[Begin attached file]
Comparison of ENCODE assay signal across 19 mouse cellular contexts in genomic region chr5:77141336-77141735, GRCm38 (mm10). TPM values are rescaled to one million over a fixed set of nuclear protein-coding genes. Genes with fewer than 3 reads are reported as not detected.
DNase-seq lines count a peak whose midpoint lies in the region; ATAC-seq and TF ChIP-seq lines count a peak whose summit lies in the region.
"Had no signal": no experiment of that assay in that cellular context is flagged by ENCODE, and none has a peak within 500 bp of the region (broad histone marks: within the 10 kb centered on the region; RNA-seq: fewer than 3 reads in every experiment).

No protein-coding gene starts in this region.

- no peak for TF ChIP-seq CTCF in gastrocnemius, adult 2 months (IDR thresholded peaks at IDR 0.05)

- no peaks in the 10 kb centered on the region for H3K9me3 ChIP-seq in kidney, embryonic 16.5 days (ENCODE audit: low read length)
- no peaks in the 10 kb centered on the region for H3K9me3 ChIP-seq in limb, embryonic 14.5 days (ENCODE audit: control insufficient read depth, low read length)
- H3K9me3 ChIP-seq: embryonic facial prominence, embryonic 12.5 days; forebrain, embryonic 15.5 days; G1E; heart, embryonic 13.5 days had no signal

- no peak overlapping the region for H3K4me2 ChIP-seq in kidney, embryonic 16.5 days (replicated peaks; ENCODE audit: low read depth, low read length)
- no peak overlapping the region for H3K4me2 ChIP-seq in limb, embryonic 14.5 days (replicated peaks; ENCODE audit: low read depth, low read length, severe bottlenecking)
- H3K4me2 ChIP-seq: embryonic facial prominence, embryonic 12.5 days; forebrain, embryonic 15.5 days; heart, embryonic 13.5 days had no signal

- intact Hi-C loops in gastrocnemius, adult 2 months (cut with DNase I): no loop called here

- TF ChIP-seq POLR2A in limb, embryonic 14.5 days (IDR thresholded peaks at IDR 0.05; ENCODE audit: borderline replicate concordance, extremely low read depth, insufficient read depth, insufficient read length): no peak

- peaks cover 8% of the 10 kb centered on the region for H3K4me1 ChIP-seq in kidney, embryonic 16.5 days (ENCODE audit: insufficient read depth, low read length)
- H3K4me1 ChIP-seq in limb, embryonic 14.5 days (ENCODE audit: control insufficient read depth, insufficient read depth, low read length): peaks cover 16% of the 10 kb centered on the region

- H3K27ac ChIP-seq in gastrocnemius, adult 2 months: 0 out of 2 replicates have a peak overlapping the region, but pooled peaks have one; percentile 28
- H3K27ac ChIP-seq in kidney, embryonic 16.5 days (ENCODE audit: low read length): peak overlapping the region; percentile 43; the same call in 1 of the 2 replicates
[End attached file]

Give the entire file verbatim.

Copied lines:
Comparison of ENCODE assay signal across 19 mouse cellular contexts in genomic region chr5:77141336-77141735, GRCm38 (mm10). TPM values are rescaled to one million over a fixed set of nuclear protein-coding genes. Genes with fewer than 3 reads are reported as not detected.
DNase-seq lines count a peak whose midpoint lies in the region; ATAC-seq and TF ChIP-seq lines count a peak whose summit lies in the region.
"Had no signal": no experiment of that assay in that cellular context is flagged by ENCODE, and none has a peak within 500 bp of the region (broad histone marks: within the 10 kb centered on the region; RNA-seq: fewer than 3 reads in every experiment).

No protein-coding gene starts in this region.

- no peak for TF ChIP-seq CTCF in gastrocnemius, adult 2 months (IDR thresholded peaks at IDR 0.05)

- no peaks in the 10 kb centered on the region for H3K9me3 ChIP-seq in kidney, embryonic 16.5 days (ENCODE audit: low read length)
- no peaks in the 10 kb centered on the region for H3K9me3 ChIP-seq in limb, embryonic 14.5 days (ENCODE audit: control insufficient read depth, low read length)
- H3K9me3 ChIP-seq: embryonic facial prominence, embryonic 12.5 days; forebrain, embryonic 15.5 days; G1E; heart, embryonic 13.5 days had no signal

- no peak overlapping the region for H3K4me2 ChIP-seq in kidney, embryonic 16.5 days (replicated peaks; ENCODE audit: low read depth, low read length)
- no peak overlapping the region for H3K4me2 ChIP-seq in limb, embryonic 14.5 days (replicated peaks; ENCODE audit: low read depth, low read length, severe bottlenecking)
- H3K4me2 ChIP-seq: embryonic facial prominence, embryonic 12.5 days; forebrain, embryonic 15.5 days; heart, embryonic 13.5 days had no signal

- intact Hi-C loops in gastrocnemius, adult 2 months (cut with DNase I): no loop called here

- TF ChIP-seq POLR2A in limb, embryonic 14.5 days (IDR thresholded peaks at IDR 0.05; ENCODE audit: borderline replicate concordance, extremely low read depth, insufficient read depth, insufficient read length): no peak

- peaks cover 8% of the 10 kb centered on the region for H3K4me1 ChIP-seq in kidney, embryonic 16.5 days (ENCODE audit: insufficient read depth, low read length)
- H3K4me1 ChIP-seq in limb, embryonic 14.5 days (ENCODE audit: control insufficient read depth, insufficient read depth, low read length): peaks cover 16% of the 10 kb centered on the region

- H3K27ac ChIP-seq in gastrocnemius, adult 2 months: 0 out of 2 replicates have a peak overlapping the region, but pooled peaks have one; percentile 28
- H3K27ac ChIP-seq in kidney, embryonic 16.5 days (ENCODE audit: low read length): peak overlapping the region; percentile 43; the same call in 1 of the 2 replicates